Back in July, a team of researchers proved that ChatGPT is able to design a simple, producible microchip from scratch in under 100 minutes, following human instructions provided in plain English.
Last month, another group — working at universities in China and the US — decided to take a step further and cut the humans out of the creative process almost completely.
Instead of relying on a single chatbot providing answers to questions asked by a human, they created a team of ChatGPT 3.5-powered bots, each assuming a different role in a software agency: CEO, CTO, CPO, programmer, code reviewer, code tester, and graphics designer.
Each one was briefed about its role and provided details about their behaviour and requirements for communication with other participants, e.g. “designated task and roles, communication protocols, termination criteria, and constraints.”
Other than that, however, ChatDev’s — as the company was named — artificial intelligence (AI) team would have to come up with its own solutions, decide which languages to use, design the interface, test the output, and provide corrections if needed.
Once ready, the researchers then fed their virtual team with specific software development tasks and measured how it would perform both on accuracy and time required to complete each of them.
The dream CEO
The bots were to follow an established waterfall development model, with tasks broken up between designing, coding, testing, and documenting of work done, with each of them assigned their roles throughout the process.
What I found particularly interesting is the exclusion of CEO from the technical aspects of the process. His role is to provide the initial input and return for the summary, while leaving techies and designers to do their jobs in peace — quite unlike in the real world!
I think many people would welcome our new overlords, who are instructed not to interfere with the job until it’s really time for them to. Just think how many conflicts could be avoided!
Once the entire team was ready to go, the researchers then fed their virtual team with specific software development tasks and measured how it would perform both on accuracy and time required to complete each of them.
Here’s an example of fully artificial conversation between all of the “members”:
Later, followed by i.a. this exchange between the CTO and the programmer:
These conversations continued at each stage before its completion and information being passed for interface design, testing, and documentation (like creating a user manual).
Time is money
After running 70 different tasks through this virtual AI software dev company, over 86 per cent of the produced code was executed flawlessly. The remaining about 14 per cent faced hiccups due to broken external dependencies and limitations of ChatGPT’s API — so, it was not a flaw of the methodology itself.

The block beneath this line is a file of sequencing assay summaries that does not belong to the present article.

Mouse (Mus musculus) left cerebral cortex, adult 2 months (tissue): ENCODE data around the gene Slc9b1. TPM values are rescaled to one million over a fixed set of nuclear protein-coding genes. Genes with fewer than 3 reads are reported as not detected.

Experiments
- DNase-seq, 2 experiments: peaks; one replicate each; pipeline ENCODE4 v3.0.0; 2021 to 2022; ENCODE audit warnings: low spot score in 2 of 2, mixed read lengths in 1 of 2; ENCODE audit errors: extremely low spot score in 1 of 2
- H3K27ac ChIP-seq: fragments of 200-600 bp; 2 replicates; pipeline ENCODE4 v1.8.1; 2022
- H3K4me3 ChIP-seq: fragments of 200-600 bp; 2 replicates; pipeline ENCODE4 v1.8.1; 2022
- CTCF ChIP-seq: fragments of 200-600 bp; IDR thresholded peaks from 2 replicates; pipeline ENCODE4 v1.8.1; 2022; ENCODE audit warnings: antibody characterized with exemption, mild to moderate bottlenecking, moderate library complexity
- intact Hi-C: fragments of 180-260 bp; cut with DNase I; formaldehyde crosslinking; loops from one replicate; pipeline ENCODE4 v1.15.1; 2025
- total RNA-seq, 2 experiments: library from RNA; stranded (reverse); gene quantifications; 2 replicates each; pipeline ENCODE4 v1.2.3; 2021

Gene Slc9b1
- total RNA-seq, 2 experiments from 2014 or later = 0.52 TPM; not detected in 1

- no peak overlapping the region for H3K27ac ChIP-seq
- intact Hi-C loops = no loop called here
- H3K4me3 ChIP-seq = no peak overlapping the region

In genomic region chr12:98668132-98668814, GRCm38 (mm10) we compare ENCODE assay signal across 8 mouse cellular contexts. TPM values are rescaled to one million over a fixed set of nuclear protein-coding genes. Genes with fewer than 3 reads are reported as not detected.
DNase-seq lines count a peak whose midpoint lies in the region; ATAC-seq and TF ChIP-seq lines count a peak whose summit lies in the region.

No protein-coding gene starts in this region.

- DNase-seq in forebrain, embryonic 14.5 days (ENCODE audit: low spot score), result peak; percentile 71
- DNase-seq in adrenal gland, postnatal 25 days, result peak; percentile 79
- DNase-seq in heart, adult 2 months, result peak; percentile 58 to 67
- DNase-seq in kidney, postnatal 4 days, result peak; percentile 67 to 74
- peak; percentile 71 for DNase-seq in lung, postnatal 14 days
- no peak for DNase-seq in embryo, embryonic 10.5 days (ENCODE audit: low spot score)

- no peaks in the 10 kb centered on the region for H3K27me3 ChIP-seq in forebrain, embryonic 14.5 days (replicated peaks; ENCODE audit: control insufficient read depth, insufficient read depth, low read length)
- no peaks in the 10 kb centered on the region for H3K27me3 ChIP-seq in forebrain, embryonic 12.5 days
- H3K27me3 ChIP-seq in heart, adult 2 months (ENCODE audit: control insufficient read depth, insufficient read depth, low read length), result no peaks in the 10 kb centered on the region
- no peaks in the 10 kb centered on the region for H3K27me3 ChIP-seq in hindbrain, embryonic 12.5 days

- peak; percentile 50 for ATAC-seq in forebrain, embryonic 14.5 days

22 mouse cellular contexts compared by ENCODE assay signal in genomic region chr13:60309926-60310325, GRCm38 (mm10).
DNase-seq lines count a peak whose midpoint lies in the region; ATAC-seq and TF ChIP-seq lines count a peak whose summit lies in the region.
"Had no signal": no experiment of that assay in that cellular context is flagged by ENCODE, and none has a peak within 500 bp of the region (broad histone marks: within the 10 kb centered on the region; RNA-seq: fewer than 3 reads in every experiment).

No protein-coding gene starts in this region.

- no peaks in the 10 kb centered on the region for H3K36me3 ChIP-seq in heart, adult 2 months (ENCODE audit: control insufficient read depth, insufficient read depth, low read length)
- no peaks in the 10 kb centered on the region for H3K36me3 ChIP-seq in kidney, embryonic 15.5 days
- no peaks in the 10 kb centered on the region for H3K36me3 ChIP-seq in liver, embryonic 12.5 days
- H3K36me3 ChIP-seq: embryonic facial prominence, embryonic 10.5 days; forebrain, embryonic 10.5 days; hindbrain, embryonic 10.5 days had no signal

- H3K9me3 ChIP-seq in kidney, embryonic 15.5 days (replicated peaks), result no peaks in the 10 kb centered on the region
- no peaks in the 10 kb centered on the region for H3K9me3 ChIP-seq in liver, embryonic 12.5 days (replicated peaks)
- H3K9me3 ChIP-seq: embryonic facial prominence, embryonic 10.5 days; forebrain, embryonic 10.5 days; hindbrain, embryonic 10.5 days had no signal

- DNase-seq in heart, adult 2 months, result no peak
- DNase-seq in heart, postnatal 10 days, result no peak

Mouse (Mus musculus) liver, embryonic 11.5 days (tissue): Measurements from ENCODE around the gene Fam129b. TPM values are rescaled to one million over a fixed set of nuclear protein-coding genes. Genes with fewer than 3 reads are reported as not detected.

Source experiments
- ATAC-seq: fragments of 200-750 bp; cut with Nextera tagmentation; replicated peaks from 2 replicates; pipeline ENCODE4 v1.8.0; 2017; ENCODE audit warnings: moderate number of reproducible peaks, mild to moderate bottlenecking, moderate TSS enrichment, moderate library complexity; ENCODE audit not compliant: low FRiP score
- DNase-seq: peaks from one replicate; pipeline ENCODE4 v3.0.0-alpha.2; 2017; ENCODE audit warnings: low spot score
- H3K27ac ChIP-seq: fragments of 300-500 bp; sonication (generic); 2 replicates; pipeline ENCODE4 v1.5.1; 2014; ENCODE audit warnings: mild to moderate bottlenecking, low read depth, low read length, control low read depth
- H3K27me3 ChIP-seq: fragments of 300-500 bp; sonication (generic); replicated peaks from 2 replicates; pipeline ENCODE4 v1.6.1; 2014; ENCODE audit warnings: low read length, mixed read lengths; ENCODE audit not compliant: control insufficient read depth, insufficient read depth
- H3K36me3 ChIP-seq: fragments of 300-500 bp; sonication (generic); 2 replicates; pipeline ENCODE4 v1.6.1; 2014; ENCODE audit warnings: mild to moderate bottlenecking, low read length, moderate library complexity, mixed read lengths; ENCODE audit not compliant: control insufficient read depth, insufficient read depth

The longest time it took to complete a single task was measured at 1030 seconds, so a little over 17 minutes — with an average of just six minutes and 49 seconds across all tasks.
This, perhaps, is not all that telling yet. After all, there are many tasks, big and small, in software development, so the researchers put their findings in context:
“On average, the development of small-sized software and interfaces using CHATDEV took 409.84 seconds, less than seven minutes. In comparison, traditional custom software development cycles, even within agile software development methods, typically require two to four weeks, or even several months per cycle.”
At the very least, then, this approach could shave off weeks of typical development time — and we are only at the very beginning of the revolution, with still not very sophisticated AI bots (and this wasn’t even the latest version of ChatGPT).
And if time wasn’t enough of a saving, the basic costs of running each cycle with AI is just… $1. A dollar.
Even if we factor in the necessary setup and input information provided by humans, this approach still provides an opportunity for massive savings.
Perhaps soon, but not yet. Even the authors of the paper admit that even though the output produced by the bots was most often functional, it wasn’t always exactly what was expected (though it happens to humans too — just think of all the times you did exactly what the client asked and they were still furious).
They also recognised that AI itself may exhibit certain biases, and different settings it was deployed with were able to dramatically change output, in extreme cases rendering it unusable. In other words, setting the bots up correctly is a prerequisite to success. At least today.
So, for the time being, I think we’re going to see a rapid rise in human-AI cooperation rather than outright replacement.
However, it’s also difficult to escape the impression that through it we will be raising our successors and, in not so distant future, humans will be limited to only setting goals for AI to accomplish, while mastering programming languages will be akin to learning Latin.
You can download the full paper on arXiv.
Featured Image Credit: iLexx/depositphotos